Throughout September 2018, find an unobstructed horizon in the direction of sunset and watch for two brilliant planets and one bright star to pop out into your western sky at dusk. In their order of brilliance, these bright beauties are the planets Venus and Jupiter, plus the star Arcturus. Given clear skies and an unobstructed western horizon, the gorgeous threesome – Venus, Jupiter and Arcturus – should be easy to view from most places worldwide.
The sky charts above and below are designed for around 40 degrees north latitude (United States, Spain, Turkey, Japan). If you live at far-northern latitudes, however, you might not see Venus. That’s because – for example – at 60 degrees north latitude (the latitude of Anchorage, Alaska), the sun and Venus set at about the same time.
From the Southern Hemisphere, you’ll see Jupiter more directly above Venus (rather than to Venus’ upper left). Moreover, Venus and Jupiter stay out considerably longer after sunset in the Southern Hemisphere than they do in the Northern Hemisphere.
Arcturus is a different story altogether. From the tropical regions of the globe, Arcturus appears lower down in the sky, more to the right (rather than the upper right) of Venus and Jupiter. In early September 2018, at 20 degrees north latitude (Hawaii and Mexico City), Jupiter and Arcturus set about the same time; and at 20 degrees south latitude, it’s Venus and Arcturus that set at about the same time.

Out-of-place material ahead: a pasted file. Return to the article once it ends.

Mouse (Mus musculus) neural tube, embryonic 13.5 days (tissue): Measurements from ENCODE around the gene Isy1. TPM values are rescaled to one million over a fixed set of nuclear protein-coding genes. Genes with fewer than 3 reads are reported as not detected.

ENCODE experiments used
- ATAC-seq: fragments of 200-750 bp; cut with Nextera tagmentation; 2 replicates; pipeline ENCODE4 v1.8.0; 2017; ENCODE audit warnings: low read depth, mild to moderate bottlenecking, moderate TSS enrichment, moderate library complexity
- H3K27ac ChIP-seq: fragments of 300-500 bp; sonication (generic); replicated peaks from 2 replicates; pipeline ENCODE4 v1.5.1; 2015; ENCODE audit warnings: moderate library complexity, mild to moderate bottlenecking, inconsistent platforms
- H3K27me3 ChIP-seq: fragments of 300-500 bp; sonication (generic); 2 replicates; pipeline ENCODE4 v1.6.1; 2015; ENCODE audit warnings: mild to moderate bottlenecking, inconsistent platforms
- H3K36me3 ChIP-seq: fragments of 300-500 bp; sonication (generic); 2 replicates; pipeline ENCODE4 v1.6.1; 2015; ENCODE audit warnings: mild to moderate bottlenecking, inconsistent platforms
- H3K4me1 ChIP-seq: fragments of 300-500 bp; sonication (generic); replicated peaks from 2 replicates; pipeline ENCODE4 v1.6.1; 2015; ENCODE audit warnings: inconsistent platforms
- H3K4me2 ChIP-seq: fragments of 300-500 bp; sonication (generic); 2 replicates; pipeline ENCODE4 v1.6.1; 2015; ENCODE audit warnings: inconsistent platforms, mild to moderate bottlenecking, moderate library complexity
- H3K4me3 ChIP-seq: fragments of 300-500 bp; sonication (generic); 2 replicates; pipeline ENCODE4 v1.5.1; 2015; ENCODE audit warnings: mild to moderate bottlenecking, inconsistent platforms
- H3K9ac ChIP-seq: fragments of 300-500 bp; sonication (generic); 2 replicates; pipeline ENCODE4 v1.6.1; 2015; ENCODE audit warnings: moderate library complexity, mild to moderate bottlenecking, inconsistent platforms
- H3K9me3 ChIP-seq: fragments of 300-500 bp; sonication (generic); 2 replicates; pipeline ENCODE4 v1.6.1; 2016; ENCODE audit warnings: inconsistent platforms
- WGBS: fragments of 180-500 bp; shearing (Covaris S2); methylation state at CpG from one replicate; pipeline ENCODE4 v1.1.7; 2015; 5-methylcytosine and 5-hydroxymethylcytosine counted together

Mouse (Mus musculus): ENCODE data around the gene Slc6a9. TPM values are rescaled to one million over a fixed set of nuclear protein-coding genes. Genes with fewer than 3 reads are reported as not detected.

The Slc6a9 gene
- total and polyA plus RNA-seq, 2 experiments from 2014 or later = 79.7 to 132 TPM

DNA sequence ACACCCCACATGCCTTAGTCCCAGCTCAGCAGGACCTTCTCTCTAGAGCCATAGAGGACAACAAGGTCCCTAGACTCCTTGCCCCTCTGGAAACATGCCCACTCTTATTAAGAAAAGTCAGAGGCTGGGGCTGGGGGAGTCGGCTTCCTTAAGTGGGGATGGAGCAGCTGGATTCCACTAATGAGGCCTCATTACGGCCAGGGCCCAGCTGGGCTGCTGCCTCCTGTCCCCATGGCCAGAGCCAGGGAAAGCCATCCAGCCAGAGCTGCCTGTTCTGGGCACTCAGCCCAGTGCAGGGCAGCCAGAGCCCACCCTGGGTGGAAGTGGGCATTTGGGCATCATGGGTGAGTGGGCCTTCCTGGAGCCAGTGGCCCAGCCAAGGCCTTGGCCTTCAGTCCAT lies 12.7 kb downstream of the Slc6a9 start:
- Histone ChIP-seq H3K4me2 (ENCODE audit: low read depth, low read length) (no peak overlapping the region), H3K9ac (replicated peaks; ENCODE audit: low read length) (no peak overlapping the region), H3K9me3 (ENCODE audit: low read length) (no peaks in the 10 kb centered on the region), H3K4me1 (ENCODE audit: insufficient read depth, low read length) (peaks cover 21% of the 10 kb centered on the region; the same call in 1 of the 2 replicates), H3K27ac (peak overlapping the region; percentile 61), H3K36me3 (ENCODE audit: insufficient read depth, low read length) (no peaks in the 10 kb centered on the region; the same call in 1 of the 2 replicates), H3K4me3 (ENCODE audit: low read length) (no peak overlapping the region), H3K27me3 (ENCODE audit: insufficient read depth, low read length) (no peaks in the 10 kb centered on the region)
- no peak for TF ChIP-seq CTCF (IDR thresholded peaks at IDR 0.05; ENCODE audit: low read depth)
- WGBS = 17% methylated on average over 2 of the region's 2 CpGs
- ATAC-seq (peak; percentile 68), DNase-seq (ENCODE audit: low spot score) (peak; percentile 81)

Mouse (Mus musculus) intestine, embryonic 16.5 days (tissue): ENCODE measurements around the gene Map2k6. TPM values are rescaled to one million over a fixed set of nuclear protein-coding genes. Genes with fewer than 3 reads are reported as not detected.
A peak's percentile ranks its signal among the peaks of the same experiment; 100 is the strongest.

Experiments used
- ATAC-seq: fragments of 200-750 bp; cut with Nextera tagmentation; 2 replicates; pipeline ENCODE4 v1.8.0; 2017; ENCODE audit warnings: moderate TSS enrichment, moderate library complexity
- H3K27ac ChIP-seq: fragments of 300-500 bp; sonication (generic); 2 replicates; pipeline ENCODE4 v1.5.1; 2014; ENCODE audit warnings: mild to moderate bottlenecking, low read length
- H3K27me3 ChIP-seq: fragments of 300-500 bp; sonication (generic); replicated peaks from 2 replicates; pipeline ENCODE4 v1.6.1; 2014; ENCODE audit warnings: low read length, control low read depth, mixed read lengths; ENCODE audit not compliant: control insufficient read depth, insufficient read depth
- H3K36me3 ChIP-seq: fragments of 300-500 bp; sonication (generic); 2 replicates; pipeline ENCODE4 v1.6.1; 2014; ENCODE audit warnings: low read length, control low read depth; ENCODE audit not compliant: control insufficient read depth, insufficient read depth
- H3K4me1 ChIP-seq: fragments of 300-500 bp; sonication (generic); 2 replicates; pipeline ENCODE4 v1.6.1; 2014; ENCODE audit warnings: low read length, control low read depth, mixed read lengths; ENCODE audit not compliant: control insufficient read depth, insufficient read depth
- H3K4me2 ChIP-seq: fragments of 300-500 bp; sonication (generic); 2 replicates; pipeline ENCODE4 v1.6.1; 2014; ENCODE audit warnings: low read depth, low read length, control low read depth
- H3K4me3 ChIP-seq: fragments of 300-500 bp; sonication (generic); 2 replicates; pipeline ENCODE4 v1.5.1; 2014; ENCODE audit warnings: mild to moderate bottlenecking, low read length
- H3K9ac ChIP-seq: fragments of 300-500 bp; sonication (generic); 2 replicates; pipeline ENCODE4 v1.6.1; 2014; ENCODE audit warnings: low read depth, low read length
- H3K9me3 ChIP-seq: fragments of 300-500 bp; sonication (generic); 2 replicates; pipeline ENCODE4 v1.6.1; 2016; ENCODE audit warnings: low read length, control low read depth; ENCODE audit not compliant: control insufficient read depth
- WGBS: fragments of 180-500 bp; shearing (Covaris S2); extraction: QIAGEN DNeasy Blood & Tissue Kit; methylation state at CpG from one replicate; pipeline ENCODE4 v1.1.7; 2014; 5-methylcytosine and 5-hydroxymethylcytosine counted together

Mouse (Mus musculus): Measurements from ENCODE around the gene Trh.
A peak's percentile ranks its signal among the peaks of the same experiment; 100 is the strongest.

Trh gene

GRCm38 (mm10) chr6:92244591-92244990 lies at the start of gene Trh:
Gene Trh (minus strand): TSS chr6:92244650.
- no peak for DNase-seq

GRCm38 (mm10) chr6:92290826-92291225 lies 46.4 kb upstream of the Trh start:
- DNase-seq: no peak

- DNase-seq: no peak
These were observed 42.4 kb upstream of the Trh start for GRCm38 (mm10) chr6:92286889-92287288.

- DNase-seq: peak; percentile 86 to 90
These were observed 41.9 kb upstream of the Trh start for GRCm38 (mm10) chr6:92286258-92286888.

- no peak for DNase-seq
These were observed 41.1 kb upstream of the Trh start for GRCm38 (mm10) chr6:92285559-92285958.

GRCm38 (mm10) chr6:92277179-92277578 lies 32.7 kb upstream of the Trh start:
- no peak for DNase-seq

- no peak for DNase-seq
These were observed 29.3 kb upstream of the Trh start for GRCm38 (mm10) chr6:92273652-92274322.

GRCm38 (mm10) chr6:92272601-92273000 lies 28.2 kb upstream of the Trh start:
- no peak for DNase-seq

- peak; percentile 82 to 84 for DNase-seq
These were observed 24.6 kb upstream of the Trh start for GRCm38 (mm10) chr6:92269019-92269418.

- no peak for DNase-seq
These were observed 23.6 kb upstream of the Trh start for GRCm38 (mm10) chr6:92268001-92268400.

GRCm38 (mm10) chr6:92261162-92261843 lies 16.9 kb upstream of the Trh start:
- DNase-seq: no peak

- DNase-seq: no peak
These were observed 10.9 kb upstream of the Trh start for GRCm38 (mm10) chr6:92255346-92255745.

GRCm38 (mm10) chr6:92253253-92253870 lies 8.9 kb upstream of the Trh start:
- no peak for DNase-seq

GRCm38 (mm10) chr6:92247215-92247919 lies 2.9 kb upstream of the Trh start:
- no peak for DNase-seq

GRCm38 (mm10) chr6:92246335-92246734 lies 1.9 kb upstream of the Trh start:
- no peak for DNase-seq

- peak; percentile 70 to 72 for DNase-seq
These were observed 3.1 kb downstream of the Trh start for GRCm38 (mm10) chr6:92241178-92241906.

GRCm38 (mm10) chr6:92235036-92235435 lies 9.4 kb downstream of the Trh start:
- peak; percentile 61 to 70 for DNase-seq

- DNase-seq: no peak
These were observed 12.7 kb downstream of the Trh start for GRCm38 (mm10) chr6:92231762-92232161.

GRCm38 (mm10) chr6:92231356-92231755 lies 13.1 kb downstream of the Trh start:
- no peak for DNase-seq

Farther south, in the temperate regions of the the Southern Hemisphere, Arcturus is found to the lower right of Venus. At these southerly latitudes, Arcturus sets before Venus does.
Have binoculars? Aim them at Venus and you might spot Spica, the brightest star in the constellation Virgo the Maiden, in the same binocular field together. Then aim your binoculars at Jupiter to view Zubenelgenubi, the alpha star of the constellation Libra the Scales, taking the stage in the same binocular field with Jupiter. (See sky chart above.)
Bottom line: Look west at dusk throughout September 2018 for a bright celestial threesome. In order of brightness, they are Venus, Jupiter and the star Arcturus.
Bruce McClure has served as lead writer for EarthSky's popular Tonight pages since 2004. He's a sundial aficionado, whose love for the heavens has taken him to Lake Titicaca in Bolivia and sailing in the North Atlantic, where he earned his celestial navigation certificate through the School of Ocean Sailing and Navigation. He also writes and hosts public astronomy programs and planetarium programs in and around his home in upstate New York.